Feb. 12, 1969: Placido Domingo, rising star of the Metropolitan Opera in New York City, brought his voice to Scranton on a Wednesday night.

The tenor’s appearance at the Masonic Temple was part of the 1968-69 Community Concert Series. The first part of Domingo’s performance was filled with a hit-parade of opera that included “Il Mio Tesoro” from Mozart’s “Don Giovanni,” “Tombe degli avi miei” from Donizetti’s “Lucia di Lammermoor,” “E lucevan le stelle” from Puccini’s “Tosca,” “The Flower Song” or “La Fleur Que Tu M’avais Jetée” from Bizet’s “Carmen” and, for his finale, “Vesti la giubba” from Leoncavallo’s “Pagliacci.”

Placido Domingo, Metropolitan Opera tenor, was featured performer at the Community Concert Association’s second concert for the season on Wednesday, Feb. 12, 1969 at the Masonic Temple. From left: George Eisner, Mrs. Leo Giombetti, Placido Domingo, George Posell, Domingo’s accompanist; and Mrs. Jerome Thier. Times-Tribune Archives

With Valentine’s Day just two day away, Domingo filled the second part of his performance with love songs. He delivered two romantic pieces from his home country of Spain followed by the Neapolitan ballad “Core ‘Ngrato” and “Ideale” by Tosti.
For his encore, he treated those gathered to “Amor ti vieta” from Giordano’s “Fedora.”

The reviewer of his performance wrote in The Tribune “that audience hung on every note” and that “the lucky members of the Community Concert audience will not forget the name Placido Domingo.”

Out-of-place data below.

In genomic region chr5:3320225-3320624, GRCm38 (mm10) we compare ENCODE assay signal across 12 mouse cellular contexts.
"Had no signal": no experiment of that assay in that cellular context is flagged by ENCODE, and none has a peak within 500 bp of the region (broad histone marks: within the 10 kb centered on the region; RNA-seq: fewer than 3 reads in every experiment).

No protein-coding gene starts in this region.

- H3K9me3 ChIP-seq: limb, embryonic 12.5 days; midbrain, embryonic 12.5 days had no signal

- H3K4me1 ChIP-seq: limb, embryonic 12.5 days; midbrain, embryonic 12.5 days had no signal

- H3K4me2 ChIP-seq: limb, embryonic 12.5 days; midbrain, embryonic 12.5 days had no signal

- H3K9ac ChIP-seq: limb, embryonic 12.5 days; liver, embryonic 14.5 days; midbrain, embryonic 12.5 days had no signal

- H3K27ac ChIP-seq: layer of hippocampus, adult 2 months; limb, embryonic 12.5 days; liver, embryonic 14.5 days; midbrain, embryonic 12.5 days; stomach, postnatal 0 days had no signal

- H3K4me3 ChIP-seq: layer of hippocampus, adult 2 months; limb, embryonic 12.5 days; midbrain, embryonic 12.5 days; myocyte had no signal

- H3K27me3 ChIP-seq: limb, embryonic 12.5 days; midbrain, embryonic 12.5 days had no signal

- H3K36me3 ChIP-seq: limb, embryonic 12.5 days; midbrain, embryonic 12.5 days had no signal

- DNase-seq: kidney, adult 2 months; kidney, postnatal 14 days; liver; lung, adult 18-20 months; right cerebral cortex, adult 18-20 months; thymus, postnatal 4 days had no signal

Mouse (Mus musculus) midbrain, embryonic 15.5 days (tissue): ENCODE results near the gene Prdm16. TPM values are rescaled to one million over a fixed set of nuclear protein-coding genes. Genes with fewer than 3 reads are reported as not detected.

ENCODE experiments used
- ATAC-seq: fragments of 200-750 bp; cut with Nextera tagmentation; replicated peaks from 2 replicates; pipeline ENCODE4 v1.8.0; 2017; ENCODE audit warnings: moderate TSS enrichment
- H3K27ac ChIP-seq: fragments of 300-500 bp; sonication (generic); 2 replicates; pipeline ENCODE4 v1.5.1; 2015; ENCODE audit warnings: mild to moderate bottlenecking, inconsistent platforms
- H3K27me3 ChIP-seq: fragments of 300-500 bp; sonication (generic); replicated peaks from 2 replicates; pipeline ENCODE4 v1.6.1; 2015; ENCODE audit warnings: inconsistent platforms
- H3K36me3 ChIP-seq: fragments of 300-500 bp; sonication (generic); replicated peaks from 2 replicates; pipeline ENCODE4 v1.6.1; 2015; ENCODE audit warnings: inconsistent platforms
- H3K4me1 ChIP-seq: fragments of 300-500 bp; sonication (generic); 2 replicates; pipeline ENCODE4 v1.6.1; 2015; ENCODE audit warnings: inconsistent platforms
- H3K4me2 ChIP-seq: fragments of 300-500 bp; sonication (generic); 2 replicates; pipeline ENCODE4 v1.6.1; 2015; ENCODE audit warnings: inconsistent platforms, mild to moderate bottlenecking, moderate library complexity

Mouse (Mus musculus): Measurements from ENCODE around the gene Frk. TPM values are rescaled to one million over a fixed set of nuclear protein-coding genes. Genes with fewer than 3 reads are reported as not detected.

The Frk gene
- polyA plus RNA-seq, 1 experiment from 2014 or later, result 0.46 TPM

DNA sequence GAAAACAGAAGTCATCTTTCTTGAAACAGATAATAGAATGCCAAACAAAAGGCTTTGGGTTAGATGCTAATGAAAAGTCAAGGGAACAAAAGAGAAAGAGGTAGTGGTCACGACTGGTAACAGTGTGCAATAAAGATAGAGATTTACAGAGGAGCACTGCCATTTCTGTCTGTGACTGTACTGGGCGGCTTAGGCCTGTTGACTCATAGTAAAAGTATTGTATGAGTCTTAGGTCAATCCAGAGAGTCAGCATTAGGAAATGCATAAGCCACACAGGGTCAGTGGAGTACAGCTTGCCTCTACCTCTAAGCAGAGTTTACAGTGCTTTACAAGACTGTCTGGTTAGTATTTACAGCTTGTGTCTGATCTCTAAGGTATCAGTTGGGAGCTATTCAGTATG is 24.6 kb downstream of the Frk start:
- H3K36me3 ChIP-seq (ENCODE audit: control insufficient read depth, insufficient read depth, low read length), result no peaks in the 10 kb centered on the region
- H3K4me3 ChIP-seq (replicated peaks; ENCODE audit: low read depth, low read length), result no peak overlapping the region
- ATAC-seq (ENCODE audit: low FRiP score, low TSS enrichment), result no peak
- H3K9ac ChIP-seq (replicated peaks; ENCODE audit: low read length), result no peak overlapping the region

Domingo’s star continued to rise. He performed around the world and later became the director of the National Opera in Washington, D.C., and the Los Angeles Opera. In the 1990s, along with fellow world-famous tenors Jose Carreras and Luciano Pavarotti, Domingo formed the trio known as “The Three Tenors,” which performed around the globe.

Tenor Jose Carreras, center, gestures while he and tenors Placido Domingo, left, and Luciano Pavarotti perform in front of thousands of people gathered on the Champs de Mars field, Friday July 10, 1998, in Paris. The Three Tenors are staging their third World Cup concert.(AP PHOTO/Remy de la Mauviniere)

Today, Domingo continues to perform and conduct. In late February and early March, he will conduct Verdi’s “Aida” at the Metropolitan Opera, and in late April, he will return to the Met’s stage to perform in Verdi’s “La Traviata.”

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Placido Domingo: 50 Years at the Met